"The concept is we would contract with this company to install a solar array, a big field of panels," said BOE President Glenn Swanson. "Because we don't want to use up our playing fields and we don't have enough roof space it will likely be on an off-site location. There is a lot of work to be done to figure that out and all the legal aspects of it."
TST BOCES Energy Management Coordinator Chris Santospirito and Jim Slavetskas, who acts as project manager for many of the Lansing school district's capital projects, attended Monday's meeting to answer questions about the 300 page proposal. Dynamic Energy has proposed an 1,800 kilowatt system that would generate an estimated 2,226,952 kilowatt hours in the first year. Santospirito said that the $44,539 savings in the first year accounts for 18.8% of what the district is currently paying.
"In the proposal it's 1.8 megawatts," Sanispirito said. "We've asked them to rethink that because the schools use about two and a half million killowatt hours of electricity a year. We're trying to get closer to that, but we don't want to get so close that you are paying for electricity that is generated that you're not using. Then you don't get the credits back from NYSEG. So you really don't want to go beyond 90% or 95% in the best interests of the economics of the district."
School Superintendent Chris Pettograsso told the board that Dynamic Energy has worked with institutions including Skidmore College on similar projects. She said that Lansing is under no obligation until it signs a final agreement, leaving plenty of time to get questions answered, talk to other institutions and vist installations. She said the only rush is to send the company a letter of intent to support their grant proposal before the July 17 application deadline.
"The resolution (the board was to vote on Monday) really just states that you are giving me the authority to send a letter of intent to allow Dynamic Energy to submit a proposal for a NYSERDA (New York State Energy Research & Development Authority) grant," explained Pettograsso. "That's where we are in the process right now. It's clear that we have to receive the grant, we have to agree to the final proposal that Dynamic Energy provides us, and we have some questions we need answered. Tonight is just about saying I can work with this company to go ahead and apply for the grant."
"Our lawyers are suggesting we enter into an agreement that we can get out of at any time, because legally we can't obligate future boards to something," Swanson said. "That is the legal sticky point. There is a lot more study and work to be done."
Sanispirito said that no school systems in the state have been able to successfully implement a solar project of this scope.
"Let's be first," said BOE Vice President Christine Iacobucci.
"You will be first," Sanispirito replied. "There is no other public school system in New York State that has been able do a system like this because no other company has been willing to honor the non-appropriations clause in the law. The key is to work with the solar company so that you're starting out paying for your energy at a lower cost than you're currently paying. Not only will you be first in complying with the law, but you will be first in terms of having the largest system for a public school district."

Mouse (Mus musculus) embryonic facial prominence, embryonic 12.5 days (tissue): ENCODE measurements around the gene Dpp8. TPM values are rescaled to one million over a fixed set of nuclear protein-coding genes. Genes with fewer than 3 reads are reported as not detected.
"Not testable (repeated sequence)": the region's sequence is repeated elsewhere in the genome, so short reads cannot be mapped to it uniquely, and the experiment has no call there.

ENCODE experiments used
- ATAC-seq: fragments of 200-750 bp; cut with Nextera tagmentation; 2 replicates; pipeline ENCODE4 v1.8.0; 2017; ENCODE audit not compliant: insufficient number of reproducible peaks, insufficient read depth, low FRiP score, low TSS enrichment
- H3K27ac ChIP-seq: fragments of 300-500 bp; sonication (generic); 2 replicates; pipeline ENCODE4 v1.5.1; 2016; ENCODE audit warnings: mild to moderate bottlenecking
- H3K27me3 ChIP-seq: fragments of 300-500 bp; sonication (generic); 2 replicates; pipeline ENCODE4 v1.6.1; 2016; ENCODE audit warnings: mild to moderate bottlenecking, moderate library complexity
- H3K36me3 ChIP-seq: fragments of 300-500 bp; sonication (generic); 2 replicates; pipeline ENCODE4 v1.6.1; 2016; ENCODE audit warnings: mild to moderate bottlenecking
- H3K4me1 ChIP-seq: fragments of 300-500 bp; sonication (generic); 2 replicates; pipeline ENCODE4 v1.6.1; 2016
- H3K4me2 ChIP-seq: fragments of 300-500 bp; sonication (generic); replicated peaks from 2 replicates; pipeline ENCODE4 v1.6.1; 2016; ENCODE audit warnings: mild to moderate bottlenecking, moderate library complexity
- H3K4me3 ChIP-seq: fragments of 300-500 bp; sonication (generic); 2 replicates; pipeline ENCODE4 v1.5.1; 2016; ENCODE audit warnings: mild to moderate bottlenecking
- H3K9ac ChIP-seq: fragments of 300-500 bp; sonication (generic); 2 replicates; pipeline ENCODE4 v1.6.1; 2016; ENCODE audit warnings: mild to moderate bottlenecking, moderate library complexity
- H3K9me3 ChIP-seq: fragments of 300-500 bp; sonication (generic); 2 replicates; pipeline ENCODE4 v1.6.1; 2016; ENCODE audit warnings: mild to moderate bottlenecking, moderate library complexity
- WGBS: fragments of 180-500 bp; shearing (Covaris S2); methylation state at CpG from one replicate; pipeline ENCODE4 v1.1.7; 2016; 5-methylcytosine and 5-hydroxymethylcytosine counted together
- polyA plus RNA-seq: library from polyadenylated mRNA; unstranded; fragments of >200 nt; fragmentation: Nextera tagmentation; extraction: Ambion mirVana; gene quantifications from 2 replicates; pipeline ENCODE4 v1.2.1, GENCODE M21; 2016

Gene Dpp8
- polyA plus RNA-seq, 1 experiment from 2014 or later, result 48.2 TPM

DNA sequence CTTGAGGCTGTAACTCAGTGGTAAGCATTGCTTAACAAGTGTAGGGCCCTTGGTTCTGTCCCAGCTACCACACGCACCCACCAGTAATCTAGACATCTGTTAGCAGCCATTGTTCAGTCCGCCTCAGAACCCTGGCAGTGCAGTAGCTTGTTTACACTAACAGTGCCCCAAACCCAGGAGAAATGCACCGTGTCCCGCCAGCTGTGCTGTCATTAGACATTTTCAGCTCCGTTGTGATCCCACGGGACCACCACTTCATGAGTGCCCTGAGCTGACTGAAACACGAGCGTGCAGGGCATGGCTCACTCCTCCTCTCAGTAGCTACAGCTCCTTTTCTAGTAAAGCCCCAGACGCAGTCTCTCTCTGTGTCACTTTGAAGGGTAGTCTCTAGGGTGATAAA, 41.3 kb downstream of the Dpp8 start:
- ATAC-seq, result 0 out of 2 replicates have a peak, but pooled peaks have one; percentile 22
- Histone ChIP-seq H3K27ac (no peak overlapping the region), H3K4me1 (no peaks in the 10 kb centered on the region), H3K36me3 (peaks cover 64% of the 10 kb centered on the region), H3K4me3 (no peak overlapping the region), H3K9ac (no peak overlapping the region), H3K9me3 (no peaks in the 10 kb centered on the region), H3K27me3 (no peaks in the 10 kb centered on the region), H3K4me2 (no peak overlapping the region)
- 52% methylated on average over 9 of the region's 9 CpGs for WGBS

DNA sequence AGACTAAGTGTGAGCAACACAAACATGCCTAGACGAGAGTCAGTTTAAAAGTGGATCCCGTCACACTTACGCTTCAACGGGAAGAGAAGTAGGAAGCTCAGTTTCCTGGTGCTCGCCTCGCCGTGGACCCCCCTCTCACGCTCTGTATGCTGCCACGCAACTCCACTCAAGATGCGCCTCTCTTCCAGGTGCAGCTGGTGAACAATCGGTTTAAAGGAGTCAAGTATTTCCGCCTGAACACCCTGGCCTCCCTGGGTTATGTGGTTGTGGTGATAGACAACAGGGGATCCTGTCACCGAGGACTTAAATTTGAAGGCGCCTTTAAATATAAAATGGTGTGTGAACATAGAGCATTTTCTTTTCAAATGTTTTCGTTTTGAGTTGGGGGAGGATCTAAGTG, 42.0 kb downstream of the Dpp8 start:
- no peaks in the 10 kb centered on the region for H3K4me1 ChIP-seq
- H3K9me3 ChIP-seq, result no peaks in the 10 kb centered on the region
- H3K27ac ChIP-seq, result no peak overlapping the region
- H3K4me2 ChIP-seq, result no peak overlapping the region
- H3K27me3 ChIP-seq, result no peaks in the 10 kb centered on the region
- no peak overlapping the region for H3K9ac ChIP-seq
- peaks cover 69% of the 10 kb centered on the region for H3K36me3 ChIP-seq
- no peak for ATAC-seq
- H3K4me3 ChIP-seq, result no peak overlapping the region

Sanispirito explained that the school district will have no capital investment in the project because it will be purchasing the power from Dynamic Energy, which would build the 6,000 panel solar array on about 10 acres of land owned by Cayuga Operating Company (COC), which owns the Cayuga Power Plant in northwest Lansing. If the NYS Public Service Commission approves a repowering plan in December a 2MW solar array will be part of the project. She says COC owns over 400 acres, more than enough to accomodate both arrays, and noted that COC attorneys confirmed that if the plant is closed or sold the lease contract can insure that the school array land is not taken away.
"The solar company invests all of the money on the front end," Sanispirito said. "They take care of it. They insure it. They inspect it. They will also have to enter into an agreement with the Cayuga Operating Company to lease the land. So there is no money invested by the district. Instead of Lansing Central School District writing a check to NYSEG they'll write a check to the company that's going to finance this. You'll buy the electricity generated by the solar panels instead of from the other companies."
The project is by no means assured. Pettograsso said that providing a letter of intent is only the first of many steps. Sanispirito added that he company must be able to supply electricity at less than the district is currently paying, and that state and federal grants and tax credits and the NYSERDA grant will decide whether the company can make a firm offer to provide energy for the Lansing schools.
"If they win it they're going to get paid about 24 cents per kilowatt hour to build the system," Sanispirito explained. "That's their incentive. In addition to that they offset the cost of this through a 30% federal tax credit, a New York State $5,000 credit, and if Congressman Reed is successful in bringing back the super bonus depreciation factor they'll be able to depreciate 50% of the system in the first year, and fully depreciate it in five. That's how they get their money back."
"It is a really exciting opportunity for us," Pettograsso said. "Although we came into in the last few months, Chris and Jim have been working on it for over two years. Chris has been the one crossing the Ts and dotting the Is for us. It is certainly an opportunity that we are excited for, but there are still a lot of 'ifs' in it."